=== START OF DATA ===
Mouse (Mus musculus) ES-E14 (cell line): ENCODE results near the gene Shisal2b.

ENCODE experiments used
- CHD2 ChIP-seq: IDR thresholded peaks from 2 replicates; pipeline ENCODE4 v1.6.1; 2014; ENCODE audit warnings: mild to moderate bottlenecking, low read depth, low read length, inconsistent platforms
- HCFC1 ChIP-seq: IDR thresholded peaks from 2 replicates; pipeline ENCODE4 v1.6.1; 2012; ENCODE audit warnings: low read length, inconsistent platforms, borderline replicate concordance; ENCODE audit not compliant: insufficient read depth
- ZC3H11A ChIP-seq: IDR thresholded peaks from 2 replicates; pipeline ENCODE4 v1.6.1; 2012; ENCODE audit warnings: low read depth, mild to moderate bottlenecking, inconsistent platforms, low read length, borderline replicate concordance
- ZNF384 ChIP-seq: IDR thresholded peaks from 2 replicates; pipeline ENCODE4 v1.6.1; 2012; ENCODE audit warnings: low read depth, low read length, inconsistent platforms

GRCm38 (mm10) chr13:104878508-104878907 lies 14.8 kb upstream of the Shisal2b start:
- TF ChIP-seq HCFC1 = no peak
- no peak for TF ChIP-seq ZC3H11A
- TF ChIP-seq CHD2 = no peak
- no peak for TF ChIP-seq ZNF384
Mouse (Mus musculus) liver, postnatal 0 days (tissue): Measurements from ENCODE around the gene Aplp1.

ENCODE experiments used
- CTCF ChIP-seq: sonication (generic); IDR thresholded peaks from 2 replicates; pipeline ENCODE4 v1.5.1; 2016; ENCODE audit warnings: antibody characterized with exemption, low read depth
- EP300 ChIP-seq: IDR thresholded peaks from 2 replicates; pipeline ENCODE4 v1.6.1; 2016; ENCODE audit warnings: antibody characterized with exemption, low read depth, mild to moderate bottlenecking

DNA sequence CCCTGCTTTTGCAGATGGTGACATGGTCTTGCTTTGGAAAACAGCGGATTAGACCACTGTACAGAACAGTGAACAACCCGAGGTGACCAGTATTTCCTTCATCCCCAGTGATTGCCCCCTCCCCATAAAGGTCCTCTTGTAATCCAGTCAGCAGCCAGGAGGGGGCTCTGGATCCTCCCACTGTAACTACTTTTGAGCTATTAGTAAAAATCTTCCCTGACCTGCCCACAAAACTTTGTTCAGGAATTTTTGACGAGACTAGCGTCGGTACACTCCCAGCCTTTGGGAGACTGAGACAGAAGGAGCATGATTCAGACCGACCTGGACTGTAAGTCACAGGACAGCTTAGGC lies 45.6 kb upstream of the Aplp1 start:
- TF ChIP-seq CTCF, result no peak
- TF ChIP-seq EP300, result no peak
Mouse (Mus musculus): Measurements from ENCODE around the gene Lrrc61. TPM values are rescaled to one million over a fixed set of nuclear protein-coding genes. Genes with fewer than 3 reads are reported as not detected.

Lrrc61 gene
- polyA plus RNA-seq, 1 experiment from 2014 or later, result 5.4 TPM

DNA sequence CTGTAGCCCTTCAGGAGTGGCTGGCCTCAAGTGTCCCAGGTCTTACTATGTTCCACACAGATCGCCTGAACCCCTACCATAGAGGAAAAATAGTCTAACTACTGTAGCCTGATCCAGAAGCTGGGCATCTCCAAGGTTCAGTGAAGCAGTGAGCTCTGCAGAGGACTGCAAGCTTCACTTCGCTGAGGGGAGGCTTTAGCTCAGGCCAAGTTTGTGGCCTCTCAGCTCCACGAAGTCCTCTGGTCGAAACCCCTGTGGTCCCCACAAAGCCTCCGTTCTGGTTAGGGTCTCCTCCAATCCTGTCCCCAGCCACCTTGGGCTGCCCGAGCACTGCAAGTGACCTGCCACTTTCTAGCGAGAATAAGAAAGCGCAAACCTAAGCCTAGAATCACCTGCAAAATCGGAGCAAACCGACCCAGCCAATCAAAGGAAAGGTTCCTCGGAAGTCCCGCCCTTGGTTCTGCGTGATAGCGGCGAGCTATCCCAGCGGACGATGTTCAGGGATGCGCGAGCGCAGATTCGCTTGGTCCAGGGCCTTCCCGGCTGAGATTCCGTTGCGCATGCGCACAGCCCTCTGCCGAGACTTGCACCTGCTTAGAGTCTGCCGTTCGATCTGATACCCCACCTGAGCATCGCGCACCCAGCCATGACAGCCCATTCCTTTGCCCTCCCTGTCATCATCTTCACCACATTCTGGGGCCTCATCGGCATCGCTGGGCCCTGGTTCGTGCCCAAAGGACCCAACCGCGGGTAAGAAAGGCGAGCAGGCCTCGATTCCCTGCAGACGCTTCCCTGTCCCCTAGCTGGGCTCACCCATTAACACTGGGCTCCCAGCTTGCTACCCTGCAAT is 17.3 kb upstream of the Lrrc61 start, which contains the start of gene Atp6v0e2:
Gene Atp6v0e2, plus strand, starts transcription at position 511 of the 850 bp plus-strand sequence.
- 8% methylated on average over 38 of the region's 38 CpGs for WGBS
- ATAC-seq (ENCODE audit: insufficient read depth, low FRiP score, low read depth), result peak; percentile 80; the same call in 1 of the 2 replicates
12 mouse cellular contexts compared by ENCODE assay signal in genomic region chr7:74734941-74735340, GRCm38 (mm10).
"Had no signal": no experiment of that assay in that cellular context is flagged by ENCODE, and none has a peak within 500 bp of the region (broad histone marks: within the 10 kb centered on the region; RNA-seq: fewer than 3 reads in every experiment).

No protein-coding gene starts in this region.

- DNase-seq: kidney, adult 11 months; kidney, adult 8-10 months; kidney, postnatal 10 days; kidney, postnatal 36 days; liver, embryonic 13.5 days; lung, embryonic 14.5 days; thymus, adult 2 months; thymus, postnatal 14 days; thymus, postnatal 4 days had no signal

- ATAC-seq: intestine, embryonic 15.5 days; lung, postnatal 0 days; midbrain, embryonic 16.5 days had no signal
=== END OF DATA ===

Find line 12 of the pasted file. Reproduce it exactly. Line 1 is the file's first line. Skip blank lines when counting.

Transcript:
Mouse (Mus musculus) liver, postnatal 0 days (tissue): Measurements from ENCODE around the gene Aplp1.